As far as souvenirs go, there's probably no other country that has more than Switzerland. Okay, the Scots have their skirts and the United States have their cowboy hats. But we can bet that when you think of Swiss souvenirs at least three will come to your mind spontaneously: watches, chocolate and Swiss knives. You can buy these and more at Teddy's Souvenirshop, a store that is crammed with cuckoo clocks and other Swiss precision work. There are pennants and flags as well and everything worth printing an edelweiss on it. There are cuddly Saint Bernard toys, the famous cow bells to wear around your neck, and Swiss pocket knives with thousands of necessary functions to brag about. Teddy's is a hotchpotch of Swiss clichés probably worth only a mild smile by the Swiss themselves but the items still sell like hotcakes. Because once you are here you have to buy something, and be it a white cross on red background.
STAY in Zurich:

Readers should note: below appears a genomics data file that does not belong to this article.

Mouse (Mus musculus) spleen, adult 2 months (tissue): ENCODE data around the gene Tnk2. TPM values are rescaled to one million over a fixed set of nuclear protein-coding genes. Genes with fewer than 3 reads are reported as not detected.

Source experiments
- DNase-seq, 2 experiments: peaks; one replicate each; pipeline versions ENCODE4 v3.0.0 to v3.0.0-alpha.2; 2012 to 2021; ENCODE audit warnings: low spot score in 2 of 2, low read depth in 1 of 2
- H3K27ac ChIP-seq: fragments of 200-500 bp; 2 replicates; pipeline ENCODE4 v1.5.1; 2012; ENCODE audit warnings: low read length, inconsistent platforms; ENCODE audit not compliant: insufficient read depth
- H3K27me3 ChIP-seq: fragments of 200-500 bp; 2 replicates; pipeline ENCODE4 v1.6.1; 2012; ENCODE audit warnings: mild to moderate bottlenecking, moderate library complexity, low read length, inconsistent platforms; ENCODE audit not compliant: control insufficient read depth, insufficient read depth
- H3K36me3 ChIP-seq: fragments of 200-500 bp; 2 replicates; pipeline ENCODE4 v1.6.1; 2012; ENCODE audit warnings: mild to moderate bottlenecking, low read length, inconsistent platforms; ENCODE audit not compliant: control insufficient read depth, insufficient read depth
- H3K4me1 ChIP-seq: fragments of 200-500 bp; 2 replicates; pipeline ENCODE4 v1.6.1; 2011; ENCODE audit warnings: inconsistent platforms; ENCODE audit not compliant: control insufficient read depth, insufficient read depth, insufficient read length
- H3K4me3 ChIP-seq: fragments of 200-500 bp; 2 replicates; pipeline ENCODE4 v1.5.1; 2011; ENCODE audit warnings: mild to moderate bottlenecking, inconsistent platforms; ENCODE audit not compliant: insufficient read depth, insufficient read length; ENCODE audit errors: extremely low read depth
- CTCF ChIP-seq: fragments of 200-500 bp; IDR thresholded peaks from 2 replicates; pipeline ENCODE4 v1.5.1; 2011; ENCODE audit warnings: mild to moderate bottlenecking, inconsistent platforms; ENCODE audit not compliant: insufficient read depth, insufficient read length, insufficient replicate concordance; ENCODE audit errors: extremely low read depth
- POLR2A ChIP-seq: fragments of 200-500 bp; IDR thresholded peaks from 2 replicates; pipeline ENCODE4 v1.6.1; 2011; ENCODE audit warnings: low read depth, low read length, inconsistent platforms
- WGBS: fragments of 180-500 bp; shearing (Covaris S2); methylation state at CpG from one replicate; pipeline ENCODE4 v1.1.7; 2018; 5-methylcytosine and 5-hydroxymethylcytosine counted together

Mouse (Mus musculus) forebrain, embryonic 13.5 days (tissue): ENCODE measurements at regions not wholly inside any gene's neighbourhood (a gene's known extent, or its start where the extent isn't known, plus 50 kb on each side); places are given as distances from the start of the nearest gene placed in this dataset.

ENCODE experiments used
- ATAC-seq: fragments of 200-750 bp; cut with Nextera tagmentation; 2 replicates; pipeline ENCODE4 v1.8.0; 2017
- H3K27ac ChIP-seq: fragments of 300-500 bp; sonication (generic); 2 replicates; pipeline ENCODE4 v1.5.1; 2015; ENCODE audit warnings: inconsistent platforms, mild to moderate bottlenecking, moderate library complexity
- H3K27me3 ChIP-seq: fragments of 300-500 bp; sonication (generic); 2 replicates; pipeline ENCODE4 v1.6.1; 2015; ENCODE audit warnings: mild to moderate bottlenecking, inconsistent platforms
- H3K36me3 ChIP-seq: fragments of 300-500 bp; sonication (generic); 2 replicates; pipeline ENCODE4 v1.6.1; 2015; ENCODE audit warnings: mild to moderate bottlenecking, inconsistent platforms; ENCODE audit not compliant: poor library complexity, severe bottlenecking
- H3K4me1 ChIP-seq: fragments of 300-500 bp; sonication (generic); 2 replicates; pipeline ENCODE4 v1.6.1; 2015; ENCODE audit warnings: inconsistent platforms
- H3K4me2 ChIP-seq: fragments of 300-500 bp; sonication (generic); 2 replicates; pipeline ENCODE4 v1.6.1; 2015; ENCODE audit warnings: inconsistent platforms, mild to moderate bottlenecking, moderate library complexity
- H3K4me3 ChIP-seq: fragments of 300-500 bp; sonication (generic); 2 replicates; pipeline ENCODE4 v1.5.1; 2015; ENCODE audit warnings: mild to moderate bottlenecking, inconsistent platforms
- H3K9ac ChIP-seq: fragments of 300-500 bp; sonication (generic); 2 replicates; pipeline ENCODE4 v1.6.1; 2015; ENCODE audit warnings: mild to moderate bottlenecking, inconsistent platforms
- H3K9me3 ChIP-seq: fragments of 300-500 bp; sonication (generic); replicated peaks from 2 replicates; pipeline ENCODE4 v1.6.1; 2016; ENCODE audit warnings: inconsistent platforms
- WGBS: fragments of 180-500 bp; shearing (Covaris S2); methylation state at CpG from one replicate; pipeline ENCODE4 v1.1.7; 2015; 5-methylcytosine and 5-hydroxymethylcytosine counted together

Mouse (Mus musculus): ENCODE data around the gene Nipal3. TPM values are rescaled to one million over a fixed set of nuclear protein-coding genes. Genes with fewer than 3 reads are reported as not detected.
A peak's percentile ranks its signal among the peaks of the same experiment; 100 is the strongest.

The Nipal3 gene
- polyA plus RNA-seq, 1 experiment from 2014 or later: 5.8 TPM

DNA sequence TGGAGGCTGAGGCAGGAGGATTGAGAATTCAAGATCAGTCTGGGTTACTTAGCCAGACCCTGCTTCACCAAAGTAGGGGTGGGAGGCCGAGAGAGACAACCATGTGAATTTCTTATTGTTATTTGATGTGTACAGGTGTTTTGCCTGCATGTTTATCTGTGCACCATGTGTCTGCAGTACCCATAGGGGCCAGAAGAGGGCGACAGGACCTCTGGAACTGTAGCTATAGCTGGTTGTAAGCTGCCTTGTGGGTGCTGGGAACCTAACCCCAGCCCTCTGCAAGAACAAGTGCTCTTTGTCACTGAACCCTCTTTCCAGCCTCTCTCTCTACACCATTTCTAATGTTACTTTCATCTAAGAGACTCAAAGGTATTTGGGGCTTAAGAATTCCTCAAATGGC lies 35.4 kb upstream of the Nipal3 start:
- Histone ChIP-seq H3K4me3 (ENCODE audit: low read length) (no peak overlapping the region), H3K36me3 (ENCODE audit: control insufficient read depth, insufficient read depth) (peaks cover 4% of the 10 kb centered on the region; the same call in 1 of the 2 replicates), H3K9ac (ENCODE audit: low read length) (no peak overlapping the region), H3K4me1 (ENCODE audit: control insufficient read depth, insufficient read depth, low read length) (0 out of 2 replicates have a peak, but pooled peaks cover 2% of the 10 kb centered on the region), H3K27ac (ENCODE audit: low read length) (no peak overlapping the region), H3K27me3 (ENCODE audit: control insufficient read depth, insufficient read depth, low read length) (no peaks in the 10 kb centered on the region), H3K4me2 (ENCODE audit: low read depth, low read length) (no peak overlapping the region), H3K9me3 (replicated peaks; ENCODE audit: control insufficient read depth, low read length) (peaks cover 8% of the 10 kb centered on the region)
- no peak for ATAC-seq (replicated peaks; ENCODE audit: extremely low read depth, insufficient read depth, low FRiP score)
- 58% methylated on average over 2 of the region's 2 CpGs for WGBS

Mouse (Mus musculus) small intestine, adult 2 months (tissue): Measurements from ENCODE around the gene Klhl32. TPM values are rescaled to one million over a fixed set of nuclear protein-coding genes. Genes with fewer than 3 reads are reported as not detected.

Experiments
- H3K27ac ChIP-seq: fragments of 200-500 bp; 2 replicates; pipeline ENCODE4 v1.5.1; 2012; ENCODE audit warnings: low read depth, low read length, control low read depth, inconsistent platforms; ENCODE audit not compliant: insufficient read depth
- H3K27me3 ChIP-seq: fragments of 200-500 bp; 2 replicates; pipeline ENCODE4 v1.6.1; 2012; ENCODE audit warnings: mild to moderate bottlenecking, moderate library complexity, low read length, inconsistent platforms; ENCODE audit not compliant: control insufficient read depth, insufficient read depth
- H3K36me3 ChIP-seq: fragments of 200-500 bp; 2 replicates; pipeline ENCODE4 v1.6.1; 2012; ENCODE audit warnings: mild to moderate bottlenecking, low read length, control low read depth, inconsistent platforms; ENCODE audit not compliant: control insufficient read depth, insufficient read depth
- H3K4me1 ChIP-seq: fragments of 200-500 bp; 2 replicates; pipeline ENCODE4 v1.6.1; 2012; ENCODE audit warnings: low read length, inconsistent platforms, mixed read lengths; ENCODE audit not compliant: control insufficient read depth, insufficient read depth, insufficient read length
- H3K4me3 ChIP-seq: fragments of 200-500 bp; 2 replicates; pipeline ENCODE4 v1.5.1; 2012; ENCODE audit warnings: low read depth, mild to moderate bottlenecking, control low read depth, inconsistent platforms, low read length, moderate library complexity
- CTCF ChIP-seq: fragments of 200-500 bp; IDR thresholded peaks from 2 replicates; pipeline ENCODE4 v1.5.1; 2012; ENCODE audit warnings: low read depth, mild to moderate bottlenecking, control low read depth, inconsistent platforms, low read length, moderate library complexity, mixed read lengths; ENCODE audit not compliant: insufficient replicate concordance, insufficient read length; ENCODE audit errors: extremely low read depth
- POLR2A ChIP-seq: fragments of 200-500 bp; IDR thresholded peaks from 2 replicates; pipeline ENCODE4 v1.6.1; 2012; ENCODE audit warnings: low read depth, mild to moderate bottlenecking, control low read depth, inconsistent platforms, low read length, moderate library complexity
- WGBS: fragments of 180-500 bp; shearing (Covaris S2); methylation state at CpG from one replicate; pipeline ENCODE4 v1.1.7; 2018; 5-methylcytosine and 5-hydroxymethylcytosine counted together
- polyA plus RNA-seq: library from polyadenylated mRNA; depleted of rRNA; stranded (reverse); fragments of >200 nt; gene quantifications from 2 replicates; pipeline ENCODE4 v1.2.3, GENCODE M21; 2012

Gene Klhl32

Greulich (sounds like grey or gruesome in German) is not the best name, however, it derives from the street name there, and the street is named after a renowned labour movement politician. The refined understatement is palpable all over the district. Where once the clack of heavy boots resounded, the creative scene walks high-heeled about its showrooms. Designers also gave the finishing touches to the hotel, paying tribute to the thirties and fifties above all. Function and colour dominate the interior of the design hotel - here a bit of secretive blue, Mediterranean shades over there, interrupted by a lot of glass for the perfect view of the inner courtyard. And it's this view that surprises: Instead of the usual three wooden tables with open sunshades you find birch trees, conveying a lot of tranquillity amidst the scene district. The rooms are devoted to Zen as well: Purity, indirect lighting and minimalism at its best. The business people like that and the cuisine as well, Catalan specialties following the topical principal of slow food. And if you have eaten your food real slowly, you can slowly light a cigar at the Cigar Lounge. Double room from 180 euros per night.